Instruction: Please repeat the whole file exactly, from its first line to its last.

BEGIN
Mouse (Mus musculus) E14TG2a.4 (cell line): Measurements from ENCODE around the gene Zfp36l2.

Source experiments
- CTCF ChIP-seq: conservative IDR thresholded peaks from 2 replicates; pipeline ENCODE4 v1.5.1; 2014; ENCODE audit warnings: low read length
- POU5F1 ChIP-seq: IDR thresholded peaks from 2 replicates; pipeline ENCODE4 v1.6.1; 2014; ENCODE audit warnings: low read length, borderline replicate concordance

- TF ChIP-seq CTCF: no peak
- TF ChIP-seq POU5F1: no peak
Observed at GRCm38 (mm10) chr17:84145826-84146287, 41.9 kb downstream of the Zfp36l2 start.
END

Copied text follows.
Mouse (Mus musculus) E14TG2a.4 (cell line): Measurements from ENCODE around the gene Zfp36l2.

Source experiments
- CTCF ChIP-seq: conservative IDR thresholded peaks from 2 replicates; pipeline ENCODE4 v1.5.1; 2014; ENCODE audit warnings: low read length
- POU5F1 ChIP-seq: IDR thresholded peaks from 2 replicates; pipeline ENCODE4 v1.6.1; 2014; ENCODE audit warnings: low read length, borderline replicate concordance

- TF ChIP-seq CTCF: no peak
- TF ChIP-seq POU5F1: no peak
Observed at GRCm38 (mm10) chr17:84145826-84146287, 41.9 kb downstream of the Zfp36l2 start.